2018-01-19 / Letters

Address under-regulated short-term rentals

To the editor:

As a father of a young daughter, current renter and prospective homeowner in South Portland, I am watching the current discussion surrounding the regulation of short-term rentals very carefully. Decision-makers must pay attention to the acute impacts that an under-regulated short-term rental economy can have on our housing stock and community identity.

First, allowing for non-owner occupied units to be stripped from the rental market by absentee housing speculators will reduce the supply of traditional rental units. We know that reduced supply invariably leads to increased cost. At a time where rents are already climbing to Portlandlike levels, loose regulations of short-term rentals will undoubtedly drive (or keep) away young families, seniors aging in place and our neighbors with functional needs: all populations that greatly contribute to the diverse fabric of our society.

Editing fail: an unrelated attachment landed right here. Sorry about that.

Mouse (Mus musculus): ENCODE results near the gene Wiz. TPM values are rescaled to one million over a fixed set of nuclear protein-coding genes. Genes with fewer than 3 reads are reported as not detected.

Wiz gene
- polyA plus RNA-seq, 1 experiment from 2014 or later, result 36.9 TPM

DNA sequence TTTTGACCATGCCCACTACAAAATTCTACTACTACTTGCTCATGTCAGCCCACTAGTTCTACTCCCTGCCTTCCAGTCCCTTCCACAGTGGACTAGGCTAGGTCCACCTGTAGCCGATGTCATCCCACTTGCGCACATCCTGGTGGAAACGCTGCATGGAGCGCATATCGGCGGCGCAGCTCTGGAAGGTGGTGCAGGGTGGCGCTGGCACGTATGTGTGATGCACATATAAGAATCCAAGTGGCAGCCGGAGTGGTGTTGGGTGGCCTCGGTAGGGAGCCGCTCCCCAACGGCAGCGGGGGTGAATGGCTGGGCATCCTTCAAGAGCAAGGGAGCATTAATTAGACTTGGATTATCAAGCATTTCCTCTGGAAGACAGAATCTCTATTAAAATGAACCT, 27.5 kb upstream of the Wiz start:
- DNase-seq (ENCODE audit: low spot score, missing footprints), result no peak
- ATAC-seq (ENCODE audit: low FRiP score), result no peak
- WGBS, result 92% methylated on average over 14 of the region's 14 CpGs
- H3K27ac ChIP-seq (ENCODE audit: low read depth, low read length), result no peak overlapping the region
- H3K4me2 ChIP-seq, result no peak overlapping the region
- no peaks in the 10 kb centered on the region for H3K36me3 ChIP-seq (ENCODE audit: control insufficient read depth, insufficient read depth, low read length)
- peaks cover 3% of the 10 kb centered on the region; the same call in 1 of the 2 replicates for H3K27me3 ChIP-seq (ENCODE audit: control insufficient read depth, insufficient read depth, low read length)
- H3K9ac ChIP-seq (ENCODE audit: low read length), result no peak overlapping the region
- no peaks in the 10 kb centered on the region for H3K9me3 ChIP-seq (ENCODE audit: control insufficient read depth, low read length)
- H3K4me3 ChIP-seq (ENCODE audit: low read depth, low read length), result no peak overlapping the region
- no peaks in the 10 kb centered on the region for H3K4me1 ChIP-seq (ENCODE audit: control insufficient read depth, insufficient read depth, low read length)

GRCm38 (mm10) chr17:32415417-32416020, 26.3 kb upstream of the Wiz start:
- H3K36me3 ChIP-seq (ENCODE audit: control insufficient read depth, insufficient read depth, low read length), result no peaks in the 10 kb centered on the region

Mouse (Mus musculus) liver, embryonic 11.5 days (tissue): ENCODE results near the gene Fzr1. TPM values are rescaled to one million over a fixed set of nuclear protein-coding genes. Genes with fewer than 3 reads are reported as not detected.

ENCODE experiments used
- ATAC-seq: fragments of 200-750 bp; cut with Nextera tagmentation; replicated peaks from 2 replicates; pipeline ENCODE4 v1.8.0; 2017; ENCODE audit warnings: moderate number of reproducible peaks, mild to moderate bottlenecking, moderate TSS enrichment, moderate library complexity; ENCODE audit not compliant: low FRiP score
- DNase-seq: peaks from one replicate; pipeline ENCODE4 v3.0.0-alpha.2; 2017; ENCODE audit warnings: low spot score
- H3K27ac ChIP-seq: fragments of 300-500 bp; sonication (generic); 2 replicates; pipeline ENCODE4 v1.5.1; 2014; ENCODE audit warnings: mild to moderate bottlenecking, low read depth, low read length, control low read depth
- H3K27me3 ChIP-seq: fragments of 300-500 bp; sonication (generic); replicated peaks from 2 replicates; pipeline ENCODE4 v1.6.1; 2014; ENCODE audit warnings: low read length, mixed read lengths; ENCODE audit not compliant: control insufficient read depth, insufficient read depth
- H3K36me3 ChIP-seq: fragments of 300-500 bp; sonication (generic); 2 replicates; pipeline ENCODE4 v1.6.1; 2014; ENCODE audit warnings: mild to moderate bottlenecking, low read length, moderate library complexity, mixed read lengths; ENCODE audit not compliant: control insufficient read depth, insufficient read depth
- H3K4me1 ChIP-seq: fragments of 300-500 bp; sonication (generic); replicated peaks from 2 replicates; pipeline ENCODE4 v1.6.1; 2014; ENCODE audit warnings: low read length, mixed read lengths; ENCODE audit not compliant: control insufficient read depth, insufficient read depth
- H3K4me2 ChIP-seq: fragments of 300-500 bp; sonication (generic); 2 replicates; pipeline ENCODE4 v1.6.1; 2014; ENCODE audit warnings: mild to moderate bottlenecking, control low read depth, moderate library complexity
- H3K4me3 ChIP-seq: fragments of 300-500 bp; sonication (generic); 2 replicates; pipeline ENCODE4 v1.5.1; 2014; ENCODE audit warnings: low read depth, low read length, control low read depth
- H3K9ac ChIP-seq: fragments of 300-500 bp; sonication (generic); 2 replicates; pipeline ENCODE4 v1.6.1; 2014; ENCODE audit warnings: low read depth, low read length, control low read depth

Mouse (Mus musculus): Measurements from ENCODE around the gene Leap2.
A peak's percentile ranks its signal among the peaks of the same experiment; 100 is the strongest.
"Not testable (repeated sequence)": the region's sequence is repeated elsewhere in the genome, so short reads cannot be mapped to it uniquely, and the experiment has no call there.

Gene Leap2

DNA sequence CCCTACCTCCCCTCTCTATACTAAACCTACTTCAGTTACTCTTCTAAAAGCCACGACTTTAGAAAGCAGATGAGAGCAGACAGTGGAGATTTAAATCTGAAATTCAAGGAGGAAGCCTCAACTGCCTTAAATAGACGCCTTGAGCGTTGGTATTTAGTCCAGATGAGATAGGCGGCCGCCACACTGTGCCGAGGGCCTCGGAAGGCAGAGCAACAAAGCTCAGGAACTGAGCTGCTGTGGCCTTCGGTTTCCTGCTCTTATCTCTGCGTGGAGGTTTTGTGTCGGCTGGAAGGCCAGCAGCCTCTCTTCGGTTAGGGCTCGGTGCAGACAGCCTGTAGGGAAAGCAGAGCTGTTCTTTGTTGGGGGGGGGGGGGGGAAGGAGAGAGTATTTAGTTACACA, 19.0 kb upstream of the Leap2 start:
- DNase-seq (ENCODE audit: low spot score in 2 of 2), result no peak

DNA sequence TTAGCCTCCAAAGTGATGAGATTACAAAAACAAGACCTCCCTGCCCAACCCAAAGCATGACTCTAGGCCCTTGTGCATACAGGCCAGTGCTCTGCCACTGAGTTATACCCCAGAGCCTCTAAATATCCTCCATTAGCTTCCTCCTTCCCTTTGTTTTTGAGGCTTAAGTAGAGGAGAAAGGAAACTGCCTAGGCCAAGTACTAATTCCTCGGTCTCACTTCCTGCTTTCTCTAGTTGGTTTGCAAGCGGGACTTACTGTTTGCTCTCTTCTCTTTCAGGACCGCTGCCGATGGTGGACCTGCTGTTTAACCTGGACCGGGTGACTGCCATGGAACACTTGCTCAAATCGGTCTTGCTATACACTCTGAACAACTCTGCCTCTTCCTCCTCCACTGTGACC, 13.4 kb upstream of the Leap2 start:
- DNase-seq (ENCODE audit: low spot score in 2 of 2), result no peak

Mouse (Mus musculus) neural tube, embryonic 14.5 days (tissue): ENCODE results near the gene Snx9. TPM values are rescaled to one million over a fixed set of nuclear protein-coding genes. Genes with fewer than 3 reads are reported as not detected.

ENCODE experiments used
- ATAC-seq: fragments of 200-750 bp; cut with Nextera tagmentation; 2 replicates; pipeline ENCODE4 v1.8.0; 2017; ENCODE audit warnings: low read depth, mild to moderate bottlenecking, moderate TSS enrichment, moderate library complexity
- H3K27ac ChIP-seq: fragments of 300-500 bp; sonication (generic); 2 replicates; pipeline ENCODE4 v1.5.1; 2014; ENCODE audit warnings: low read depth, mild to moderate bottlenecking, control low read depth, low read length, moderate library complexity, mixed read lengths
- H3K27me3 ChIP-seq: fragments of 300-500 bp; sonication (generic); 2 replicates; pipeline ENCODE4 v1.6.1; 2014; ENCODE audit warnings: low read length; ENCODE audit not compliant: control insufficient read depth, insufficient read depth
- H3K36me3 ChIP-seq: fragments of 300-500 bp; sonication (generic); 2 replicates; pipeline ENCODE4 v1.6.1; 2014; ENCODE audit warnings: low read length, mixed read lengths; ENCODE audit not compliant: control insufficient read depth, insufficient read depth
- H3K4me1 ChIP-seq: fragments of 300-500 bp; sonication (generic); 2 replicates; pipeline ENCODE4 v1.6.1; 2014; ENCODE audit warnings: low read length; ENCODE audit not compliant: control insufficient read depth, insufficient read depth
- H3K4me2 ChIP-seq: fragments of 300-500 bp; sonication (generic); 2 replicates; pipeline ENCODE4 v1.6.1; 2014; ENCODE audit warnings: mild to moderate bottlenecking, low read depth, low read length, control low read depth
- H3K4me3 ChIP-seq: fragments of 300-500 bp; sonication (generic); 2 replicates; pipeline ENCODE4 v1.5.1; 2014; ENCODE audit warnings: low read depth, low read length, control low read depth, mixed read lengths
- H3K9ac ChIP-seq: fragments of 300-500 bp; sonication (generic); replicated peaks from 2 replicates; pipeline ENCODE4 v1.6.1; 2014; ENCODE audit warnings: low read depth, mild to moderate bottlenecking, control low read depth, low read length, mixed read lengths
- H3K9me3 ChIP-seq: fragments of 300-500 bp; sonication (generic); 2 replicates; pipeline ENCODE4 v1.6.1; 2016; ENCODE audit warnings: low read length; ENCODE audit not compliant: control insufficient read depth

Next, the lack of cohesiveness and continuity that non-owner occupied short-term rentals bring to our neighborhoods is also troubling. Just when we should be fostering safety and stability through greater community engagement and cooperation, the transience that mini hotels will bring to our neighborhoods is, at best, counterproductive.

Finally, our representatives in city hall should consider that if the data allows, responsible regulations can always be revisited once our housing market inevitably cools off. Allowing for the rampant proliferation of short term rentals at the outset, then finding dire action is necessary after it’s too late, is reckless and short-sighted. A thoughtful, community-centric approach is what we need at this time.

Jason J. Shedlock South Portland

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